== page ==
In a note to staff the day the Murdoch sale was approved, Marcus Brauchli, who had recently been appointed Steiger’s successor, tried to reassure a jittery newsroom: “A change of ownership won’t change our understanding of what’s important; our ability to compellingly explain the world, politics, and business; or our commitment to reporting that is accurate, honest and free of slant,” Brauchli wrote. But within four months, he resigned and went to the Washington Post. He was replaced by Robert Thomson—a jovial, stooped Australian who had served as US editor of the Financial Times before moving to News Corp, where he rose to become the editor of Murdoch’s Times of London. Word leaked that the Bancrofts’ committee had not been properly consulted ahead of Brauchli’s departure. “Under the agreement, we have to be brought in to that process, and we weren’t,” Thomas Bray, a former Journal staffer who serves as the committee’s chair, recalled. The events stirred members to act. “We got some amendments to the agreement that make it crystal clear that they’ve got to consult with us if they plan to change the role of the editor in chief or the editorial page editor,” Bray said. “And we have to agree to that.” It was a small victory—and only the first of many battles to be fought as the newsroom became fully absorbed into the political life of the Murdoch empire.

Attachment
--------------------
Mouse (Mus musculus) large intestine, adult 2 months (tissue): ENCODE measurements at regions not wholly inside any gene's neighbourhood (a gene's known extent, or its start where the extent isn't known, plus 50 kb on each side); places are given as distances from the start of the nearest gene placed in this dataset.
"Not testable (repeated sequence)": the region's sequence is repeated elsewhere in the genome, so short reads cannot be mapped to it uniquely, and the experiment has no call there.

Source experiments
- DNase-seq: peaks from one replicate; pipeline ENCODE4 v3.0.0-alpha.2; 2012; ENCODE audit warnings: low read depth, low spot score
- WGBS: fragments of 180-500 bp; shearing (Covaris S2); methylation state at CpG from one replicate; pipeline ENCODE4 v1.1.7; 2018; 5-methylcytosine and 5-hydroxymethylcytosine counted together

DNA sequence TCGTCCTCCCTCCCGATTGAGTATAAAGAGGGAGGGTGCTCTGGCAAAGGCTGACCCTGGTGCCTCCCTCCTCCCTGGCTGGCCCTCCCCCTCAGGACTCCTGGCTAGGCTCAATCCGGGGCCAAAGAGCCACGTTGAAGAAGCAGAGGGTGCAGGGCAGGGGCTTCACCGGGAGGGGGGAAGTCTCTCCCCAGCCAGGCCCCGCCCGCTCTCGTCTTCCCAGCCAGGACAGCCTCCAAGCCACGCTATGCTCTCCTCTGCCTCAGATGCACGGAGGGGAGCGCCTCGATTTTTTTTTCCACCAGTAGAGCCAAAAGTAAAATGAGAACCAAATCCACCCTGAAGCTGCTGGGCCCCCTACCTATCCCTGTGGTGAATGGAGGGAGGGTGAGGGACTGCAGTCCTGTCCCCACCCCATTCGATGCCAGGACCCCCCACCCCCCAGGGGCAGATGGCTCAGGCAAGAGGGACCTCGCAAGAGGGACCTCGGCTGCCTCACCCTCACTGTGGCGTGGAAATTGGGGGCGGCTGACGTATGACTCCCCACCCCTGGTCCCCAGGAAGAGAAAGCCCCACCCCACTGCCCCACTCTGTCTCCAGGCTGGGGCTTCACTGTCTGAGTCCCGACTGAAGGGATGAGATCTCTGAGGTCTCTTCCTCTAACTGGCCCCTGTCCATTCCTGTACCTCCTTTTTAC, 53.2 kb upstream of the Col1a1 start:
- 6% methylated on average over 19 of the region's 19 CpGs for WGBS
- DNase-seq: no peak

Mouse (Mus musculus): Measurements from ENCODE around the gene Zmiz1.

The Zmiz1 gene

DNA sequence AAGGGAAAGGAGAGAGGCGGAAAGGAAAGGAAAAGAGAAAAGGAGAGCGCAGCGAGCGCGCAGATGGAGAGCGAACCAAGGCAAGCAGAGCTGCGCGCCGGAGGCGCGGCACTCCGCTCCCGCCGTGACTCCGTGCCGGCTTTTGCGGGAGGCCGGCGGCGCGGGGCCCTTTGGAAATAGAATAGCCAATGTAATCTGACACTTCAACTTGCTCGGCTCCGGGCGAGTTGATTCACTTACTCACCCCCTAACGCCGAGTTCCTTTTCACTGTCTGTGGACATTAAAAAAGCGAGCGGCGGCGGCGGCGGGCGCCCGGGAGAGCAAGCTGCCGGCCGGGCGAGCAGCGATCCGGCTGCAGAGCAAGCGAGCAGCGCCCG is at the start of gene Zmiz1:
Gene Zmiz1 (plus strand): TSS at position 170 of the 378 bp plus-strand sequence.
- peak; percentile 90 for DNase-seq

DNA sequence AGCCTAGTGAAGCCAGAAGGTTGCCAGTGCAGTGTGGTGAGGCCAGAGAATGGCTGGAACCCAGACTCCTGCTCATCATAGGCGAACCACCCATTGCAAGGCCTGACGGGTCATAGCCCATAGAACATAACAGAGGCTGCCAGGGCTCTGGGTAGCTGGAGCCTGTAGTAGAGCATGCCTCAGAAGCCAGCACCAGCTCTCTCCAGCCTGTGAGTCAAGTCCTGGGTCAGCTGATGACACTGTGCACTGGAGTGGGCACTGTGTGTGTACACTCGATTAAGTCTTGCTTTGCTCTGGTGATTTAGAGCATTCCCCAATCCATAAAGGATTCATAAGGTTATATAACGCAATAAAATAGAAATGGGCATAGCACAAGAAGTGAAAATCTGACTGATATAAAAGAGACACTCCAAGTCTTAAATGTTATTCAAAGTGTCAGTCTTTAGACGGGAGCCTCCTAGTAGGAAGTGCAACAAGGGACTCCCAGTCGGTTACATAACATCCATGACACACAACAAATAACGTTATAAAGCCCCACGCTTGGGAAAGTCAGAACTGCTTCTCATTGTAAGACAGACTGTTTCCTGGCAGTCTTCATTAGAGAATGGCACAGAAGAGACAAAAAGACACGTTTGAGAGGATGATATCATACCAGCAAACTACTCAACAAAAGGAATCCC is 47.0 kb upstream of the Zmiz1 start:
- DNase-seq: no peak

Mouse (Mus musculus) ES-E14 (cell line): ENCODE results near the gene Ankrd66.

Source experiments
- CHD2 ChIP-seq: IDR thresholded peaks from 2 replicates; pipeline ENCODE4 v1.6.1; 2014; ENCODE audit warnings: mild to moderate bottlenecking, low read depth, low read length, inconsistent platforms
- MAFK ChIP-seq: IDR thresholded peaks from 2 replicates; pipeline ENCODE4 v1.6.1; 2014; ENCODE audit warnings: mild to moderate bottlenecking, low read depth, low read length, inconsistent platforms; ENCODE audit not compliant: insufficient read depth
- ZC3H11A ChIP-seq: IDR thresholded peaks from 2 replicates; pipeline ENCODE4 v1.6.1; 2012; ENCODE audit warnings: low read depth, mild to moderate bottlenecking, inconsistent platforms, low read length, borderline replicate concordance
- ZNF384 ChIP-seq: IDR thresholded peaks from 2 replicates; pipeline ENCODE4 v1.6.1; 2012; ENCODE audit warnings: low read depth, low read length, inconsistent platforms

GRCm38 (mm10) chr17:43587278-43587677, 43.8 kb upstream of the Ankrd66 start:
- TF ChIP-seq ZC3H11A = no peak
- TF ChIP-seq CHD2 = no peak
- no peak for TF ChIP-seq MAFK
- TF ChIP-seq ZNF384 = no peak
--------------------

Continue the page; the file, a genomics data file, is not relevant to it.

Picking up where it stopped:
“We cover race insofar as it’s not a comparison and it won’t offend our white readers.”
Under Murdoch and Thomson, the Journal was reengineered. Reporters were told that lengthy analyses and off-the-news features bred “complacency and indulgence,” Sarah Ellison, a former Journal employee, writes in War at the Wall Street Journal (2010), an exhaustive chronicle of the News Corp takeover. Stories in a newspaper were not like those in magazines or books—they had to be “more direct and less complex,” Murdoch advised the staff. “This is true for the New York Times and I’m sure that most of you can see the need for some streamlining at home right here.” He said, too: “We must entice, engage, and excite readers or else we will lose them.” Instead of being a “second read,” the Journal of Murdoch would aim to lead the pack. “The New York Times sets the national agenda and we should,” he declared. He called a meeting to “figure out how to cripple, really cripple the New York Times.”
Thomson staffed up the Washington bureau—it is now more than twice the size it was in the Bancroft days—and began giving politics stories more prominent placement. “There was a desire to make it broader, more comprehensive, to step it up in terms of volume and in terms of ambition,” Gerald Seib—a longtime Washington bureau chief, currently the executive Washington editor—recalled. “It was clearly in service of the idea that the Journal wanted to be a national newspaper, with not just a broader reach geographically, but a broader report every day that essentially put us on a par with the Times and the Post.”